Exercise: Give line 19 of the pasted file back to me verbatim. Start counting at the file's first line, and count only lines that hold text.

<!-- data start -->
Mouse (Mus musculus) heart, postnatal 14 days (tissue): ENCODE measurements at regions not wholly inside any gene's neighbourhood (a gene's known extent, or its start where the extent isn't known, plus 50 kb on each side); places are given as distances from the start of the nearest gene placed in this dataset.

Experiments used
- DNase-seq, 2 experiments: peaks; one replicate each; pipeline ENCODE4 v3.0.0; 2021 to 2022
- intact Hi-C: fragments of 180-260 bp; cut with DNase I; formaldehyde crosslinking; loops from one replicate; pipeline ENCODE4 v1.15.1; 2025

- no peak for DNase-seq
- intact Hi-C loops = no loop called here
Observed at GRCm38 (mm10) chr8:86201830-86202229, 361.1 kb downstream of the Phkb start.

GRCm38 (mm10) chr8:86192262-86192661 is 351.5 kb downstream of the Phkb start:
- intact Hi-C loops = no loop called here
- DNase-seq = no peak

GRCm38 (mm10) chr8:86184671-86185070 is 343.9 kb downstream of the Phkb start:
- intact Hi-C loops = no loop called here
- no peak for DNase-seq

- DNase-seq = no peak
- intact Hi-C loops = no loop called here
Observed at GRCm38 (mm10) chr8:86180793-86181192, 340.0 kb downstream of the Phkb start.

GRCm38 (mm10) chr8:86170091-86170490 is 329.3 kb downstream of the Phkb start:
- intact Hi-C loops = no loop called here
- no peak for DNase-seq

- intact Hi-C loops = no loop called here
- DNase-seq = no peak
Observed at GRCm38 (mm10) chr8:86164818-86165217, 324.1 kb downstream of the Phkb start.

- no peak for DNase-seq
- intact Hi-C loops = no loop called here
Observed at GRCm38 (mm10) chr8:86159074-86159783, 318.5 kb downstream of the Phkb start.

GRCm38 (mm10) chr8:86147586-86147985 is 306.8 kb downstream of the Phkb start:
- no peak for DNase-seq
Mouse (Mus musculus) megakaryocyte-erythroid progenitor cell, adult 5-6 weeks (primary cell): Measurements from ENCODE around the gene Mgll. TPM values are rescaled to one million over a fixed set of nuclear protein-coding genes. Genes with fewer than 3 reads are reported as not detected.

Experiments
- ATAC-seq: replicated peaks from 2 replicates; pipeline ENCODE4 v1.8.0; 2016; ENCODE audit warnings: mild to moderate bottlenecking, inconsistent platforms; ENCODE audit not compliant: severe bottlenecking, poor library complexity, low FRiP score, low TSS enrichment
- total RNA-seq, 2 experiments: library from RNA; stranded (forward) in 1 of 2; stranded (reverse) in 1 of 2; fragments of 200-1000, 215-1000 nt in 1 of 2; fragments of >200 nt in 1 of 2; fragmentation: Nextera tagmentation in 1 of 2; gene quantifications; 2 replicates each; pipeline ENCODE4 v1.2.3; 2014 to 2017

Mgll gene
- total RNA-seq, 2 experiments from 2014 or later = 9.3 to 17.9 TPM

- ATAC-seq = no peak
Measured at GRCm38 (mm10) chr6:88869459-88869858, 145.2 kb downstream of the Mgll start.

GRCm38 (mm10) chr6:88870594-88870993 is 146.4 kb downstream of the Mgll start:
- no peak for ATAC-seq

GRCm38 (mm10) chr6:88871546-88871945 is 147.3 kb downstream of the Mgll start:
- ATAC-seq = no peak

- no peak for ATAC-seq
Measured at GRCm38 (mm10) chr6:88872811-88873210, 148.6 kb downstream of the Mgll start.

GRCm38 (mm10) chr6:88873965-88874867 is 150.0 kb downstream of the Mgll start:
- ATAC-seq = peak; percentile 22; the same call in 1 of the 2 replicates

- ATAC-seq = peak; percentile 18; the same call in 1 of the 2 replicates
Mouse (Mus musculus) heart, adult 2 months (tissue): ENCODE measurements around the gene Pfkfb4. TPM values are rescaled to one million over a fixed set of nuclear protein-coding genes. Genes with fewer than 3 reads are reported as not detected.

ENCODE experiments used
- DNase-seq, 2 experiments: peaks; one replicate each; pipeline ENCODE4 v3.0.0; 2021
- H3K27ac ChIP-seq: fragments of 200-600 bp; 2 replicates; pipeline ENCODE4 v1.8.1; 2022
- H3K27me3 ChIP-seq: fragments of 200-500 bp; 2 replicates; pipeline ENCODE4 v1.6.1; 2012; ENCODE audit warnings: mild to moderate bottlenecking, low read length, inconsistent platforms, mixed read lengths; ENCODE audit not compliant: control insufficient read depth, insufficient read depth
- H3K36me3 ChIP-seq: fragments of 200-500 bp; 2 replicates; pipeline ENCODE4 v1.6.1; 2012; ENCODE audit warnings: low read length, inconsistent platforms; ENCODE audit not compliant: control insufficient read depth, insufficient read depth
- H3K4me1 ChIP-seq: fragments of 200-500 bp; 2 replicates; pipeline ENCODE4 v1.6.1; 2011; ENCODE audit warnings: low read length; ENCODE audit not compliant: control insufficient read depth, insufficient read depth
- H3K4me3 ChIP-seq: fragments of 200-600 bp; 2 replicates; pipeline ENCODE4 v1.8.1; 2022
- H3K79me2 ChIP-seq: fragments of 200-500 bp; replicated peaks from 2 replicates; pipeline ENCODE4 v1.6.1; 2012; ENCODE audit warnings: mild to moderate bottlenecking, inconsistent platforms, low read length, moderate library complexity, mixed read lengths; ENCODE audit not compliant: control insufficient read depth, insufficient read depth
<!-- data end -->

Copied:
- no peak for DNase-seq